Bouncy free-bop gets the party started on It's Happening" with Rava, Lacy and Rudd frolicking through a syncopated head and into tasty solos from the trad jazz reminiscent horn configuration. Obscure session man Wilbur Little lays down a rubbery bass line and Motian maintains one of his signature aerated rhythms to keep the quintet percolating nicely. Both get belated solo space in the track's waning minutes. Vocalist Sheila Jordan joins the action on the ecologically-oriented Blues for the Planet Earth," a loose funeral dirge steeped in brassy drones that recalls the Art Ensemble of Chicago and paints impending planetary peril in polyphonous hues. The title piece, first in a four-part suite, unfolds as a rambunctious throwback to Rudd and Lacy's roots in progressive Dixieland bands with a septet strolling another swinging ditty girded by Patti Brown's comping electric piano.
The craziest combination crops up on the nine-minute Cement Blues," where venerable blues guitarist Louisiana Red, his axe ladled with plenty of echo, fronts an octet with Rudd, Lacy, soulful saxophonist Tyrone Washington and trad jazz doyen Kenny Davern on clarinet. The ensuing piebald jam is a mash-up of styles and temperaments that surprisingly works. It's also one of the finest blues-jazz fusions on record, staying true to its constituents styles while simultaneously evincing a helluva lot of fun and not feeling the least bit forced. Inserted as added centerpiece, Long Hope" originates from nine years earlier and features some rhapsodic Rudd solo piano. The percussion populated Bethesda Fountain" completes the suite with an octet rounded out by Jordan Steckel's bata drum and Rudd's delicate overdubbed mibra working over an effervescent Afro-Cuban groove. More please.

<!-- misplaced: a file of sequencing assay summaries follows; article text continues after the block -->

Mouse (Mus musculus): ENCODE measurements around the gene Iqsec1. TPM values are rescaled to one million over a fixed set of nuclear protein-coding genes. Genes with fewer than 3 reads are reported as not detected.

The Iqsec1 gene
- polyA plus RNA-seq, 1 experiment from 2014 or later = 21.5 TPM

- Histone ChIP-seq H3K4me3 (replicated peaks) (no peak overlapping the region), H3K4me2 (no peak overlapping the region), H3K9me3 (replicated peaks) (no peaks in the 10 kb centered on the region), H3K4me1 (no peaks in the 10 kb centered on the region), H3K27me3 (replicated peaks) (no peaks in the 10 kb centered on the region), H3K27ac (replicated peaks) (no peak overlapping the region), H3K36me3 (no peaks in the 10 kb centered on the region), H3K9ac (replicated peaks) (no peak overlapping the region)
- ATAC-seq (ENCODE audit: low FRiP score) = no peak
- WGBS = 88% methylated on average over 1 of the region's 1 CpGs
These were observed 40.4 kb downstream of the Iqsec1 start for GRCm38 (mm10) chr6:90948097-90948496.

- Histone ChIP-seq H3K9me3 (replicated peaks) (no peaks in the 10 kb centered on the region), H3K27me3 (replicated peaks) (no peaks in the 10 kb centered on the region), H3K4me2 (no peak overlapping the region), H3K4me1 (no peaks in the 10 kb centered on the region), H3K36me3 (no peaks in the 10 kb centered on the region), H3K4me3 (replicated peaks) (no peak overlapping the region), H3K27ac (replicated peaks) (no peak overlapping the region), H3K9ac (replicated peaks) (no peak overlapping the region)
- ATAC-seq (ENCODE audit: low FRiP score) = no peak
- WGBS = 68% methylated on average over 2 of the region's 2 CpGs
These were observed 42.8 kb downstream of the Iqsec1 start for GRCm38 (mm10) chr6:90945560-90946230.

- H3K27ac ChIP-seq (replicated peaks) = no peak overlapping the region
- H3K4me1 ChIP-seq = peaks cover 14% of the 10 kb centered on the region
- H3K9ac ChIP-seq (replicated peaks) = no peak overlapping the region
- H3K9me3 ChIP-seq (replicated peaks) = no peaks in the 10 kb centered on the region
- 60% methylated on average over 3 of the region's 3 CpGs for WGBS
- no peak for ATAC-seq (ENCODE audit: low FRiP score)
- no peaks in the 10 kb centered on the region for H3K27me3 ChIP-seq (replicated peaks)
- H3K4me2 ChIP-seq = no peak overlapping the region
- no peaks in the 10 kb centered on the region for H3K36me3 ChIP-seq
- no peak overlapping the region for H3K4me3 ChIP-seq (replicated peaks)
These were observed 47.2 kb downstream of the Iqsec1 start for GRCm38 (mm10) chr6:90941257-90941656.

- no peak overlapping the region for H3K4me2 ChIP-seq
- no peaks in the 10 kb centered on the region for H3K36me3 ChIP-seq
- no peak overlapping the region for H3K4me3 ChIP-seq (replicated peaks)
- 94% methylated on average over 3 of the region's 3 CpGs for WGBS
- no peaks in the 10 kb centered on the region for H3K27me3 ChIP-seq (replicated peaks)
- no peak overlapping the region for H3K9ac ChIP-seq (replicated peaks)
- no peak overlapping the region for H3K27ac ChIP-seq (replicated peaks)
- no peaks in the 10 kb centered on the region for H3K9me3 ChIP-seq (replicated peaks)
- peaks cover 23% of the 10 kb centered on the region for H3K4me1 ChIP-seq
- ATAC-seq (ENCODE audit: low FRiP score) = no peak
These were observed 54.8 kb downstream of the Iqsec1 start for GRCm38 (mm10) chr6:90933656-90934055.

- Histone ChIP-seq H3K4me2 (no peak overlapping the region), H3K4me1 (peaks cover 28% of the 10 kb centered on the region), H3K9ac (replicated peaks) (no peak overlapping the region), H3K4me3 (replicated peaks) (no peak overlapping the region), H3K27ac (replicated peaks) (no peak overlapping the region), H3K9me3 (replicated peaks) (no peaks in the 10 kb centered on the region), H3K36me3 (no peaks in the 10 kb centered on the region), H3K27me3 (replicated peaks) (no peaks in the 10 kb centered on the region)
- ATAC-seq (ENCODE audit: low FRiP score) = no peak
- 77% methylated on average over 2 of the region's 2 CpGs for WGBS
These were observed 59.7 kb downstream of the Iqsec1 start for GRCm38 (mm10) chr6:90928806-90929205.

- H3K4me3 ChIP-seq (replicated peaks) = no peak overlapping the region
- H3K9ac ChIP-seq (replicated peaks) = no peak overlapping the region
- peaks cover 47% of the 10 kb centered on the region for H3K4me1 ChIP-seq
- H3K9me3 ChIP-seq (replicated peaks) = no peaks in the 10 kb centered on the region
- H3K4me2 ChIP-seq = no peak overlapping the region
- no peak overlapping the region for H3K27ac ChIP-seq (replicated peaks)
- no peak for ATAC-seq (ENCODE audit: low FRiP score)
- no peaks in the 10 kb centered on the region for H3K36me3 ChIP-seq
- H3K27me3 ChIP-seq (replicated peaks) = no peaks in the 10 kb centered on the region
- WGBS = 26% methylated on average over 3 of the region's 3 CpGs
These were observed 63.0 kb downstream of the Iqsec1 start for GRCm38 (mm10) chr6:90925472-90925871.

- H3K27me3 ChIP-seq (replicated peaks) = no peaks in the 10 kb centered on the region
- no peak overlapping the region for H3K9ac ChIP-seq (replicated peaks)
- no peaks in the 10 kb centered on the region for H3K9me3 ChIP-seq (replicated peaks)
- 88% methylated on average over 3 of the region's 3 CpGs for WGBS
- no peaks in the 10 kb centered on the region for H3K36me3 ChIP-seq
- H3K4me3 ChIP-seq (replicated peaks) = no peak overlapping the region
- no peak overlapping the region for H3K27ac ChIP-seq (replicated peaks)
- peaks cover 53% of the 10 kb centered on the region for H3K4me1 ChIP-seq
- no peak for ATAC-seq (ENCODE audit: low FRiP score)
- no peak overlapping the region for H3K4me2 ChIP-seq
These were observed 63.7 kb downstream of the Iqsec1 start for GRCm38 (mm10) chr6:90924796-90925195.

[Originally published 10/25/06 @ Dusted Magazine]